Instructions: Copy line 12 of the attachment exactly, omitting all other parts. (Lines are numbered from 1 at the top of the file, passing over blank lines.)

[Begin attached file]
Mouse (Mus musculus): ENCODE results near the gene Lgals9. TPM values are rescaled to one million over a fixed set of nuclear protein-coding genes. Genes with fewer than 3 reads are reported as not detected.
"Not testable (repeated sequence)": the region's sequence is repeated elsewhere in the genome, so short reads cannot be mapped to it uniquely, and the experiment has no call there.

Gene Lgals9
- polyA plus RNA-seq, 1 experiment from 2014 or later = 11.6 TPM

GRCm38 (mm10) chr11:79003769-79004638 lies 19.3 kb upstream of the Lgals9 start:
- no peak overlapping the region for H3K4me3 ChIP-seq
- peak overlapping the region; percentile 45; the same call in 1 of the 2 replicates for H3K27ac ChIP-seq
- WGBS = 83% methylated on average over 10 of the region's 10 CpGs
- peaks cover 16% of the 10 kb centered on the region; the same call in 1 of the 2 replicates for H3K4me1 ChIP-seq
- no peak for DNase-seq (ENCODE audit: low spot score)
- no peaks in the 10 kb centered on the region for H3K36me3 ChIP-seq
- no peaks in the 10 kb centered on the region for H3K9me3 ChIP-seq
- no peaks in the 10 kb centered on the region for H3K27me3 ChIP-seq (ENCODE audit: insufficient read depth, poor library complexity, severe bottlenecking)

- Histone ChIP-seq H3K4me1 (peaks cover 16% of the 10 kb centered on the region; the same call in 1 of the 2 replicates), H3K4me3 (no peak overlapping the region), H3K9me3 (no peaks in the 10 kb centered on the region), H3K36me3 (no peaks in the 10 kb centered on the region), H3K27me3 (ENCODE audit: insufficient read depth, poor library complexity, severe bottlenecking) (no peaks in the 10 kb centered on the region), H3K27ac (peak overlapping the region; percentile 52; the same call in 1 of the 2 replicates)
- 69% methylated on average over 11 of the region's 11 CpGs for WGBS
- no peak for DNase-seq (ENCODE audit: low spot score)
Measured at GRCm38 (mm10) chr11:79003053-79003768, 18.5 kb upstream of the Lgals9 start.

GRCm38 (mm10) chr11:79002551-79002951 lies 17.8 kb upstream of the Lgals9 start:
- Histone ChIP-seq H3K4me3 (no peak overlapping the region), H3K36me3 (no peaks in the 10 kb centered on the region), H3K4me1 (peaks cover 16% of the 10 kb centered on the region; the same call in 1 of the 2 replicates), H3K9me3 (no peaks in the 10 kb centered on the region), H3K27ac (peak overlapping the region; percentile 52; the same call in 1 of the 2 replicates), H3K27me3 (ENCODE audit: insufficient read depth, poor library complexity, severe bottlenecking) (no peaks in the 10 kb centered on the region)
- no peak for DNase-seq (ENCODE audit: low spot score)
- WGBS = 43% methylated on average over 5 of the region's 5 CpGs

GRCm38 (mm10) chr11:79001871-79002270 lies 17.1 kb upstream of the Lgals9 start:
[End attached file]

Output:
- no peaks in the 10 kb centered on the region for H3K9me3 ChIP-seq